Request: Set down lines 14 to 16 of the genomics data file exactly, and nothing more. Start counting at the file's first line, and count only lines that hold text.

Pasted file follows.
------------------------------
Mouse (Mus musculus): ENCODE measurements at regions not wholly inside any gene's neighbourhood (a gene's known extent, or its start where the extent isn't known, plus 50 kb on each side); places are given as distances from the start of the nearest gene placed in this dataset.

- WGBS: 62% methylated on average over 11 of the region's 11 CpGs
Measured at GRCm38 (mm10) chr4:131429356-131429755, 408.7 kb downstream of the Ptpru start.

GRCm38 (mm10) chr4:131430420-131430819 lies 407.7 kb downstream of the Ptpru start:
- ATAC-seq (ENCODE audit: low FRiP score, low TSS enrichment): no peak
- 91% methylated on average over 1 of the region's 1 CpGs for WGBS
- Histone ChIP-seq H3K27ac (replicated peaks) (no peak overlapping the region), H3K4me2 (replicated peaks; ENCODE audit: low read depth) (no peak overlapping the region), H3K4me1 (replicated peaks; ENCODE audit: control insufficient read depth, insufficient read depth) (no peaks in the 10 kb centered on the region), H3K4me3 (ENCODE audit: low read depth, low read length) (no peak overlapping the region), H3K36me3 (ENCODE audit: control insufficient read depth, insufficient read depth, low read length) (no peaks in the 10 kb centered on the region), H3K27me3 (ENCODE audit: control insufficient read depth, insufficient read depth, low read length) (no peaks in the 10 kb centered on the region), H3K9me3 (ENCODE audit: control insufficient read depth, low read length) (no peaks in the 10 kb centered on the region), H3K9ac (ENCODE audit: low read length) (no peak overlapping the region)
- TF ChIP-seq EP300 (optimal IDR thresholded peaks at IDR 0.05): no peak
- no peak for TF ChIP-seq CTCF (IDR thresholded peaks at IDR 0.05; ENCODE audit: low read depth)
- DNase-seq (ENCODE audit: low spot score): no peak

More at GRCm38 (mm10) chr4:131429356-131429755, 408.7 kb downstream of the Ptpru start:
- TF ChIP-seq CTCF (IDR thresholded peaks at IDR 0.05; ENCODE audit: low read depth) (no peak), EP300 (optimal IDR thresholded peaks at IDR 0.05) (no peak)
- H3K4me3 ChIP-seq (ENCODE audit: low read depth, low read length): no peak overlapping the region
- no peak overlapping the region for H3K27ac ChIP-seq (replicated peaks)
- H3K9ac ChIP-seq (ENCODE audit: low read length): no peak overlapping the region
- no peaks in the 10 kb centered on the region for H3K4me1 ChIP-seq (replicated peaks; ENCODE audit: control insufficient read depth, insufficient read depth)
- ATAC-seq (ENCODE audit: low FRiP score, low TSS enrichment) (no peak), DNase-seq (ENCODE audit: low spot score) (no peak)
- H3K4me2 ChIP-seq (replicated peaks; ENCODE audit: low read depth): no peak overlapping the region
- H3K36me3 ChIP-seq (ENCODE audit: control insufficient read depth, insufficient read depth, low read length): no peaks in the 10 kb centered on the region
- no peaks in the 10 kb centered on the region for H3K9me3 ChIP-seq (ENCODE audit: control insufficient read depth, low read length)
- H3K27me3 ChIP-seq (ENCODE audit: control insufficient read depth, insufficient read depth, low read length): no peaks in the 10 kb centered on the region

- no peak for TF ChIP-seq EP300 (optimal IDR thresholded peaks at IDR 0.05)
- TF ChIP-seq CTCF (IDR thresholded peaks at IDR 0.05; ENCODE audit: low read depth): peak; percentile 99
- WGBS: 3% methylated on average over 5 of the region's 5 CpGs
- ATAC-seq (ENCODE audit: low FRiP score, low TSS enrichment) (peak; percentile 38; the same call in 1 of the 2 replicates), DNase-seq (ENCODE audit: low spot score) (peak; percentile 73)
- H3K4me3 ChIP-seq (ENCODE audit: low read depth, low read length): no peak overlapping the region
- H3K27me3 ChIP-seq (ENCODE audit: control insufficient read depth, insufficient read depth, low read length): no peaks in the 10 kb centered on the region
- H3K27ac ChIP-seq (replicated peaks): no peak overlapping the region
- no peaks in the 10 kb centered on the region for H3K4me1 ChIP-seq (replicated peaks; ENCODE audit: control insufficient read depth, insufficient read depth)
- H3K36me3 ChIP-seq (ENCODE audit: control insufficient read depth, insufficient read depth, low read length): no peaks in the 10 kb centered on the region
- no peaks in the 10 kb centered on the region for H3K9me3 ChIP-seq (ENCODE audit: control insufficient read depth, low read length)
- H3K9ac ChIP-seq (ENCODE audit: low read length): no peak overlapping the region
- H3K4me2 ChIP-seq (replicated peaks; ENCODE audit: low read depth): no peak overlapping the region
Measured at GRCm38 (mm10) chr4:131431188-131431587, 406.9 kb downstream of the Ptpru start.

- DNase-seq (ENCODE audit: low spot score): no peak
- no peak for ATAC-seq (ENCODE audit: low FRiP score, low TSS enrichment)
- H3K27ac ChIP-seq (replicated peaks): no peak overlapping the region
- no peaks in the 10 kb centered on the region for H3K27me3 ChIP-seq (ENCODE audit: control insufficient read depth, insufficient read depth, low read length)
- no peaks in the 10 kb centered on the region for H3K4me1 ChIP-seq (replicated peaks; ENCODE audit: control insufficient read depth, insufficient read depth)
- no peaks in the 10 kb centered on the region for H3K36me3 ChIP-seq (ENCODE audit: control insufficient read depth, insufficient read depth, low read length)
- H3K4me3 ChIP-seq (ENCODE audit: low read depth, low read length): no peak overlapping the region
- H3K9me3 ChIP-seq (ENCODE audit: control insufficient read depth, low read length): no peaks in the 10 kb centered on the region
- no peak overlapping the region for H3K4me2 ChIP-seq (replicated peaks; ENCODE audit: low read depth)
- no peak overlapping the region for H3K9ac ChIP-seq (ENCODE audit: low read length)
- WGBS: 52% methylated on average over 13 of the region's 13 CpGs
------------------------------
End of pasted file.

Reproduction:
- no peak overlapping the region for H3K27ac ChIP-seq (replicated peaks)
- H3K9ac ChIP-seq (ENCODE audit: low read length): no peak overlapping the region
- no peaks in the 10 kb centered on the region for H3K4me1 ChIP-seq (replicated peaks; ENCODE audit: control insufficient read depth, insufficient read depth)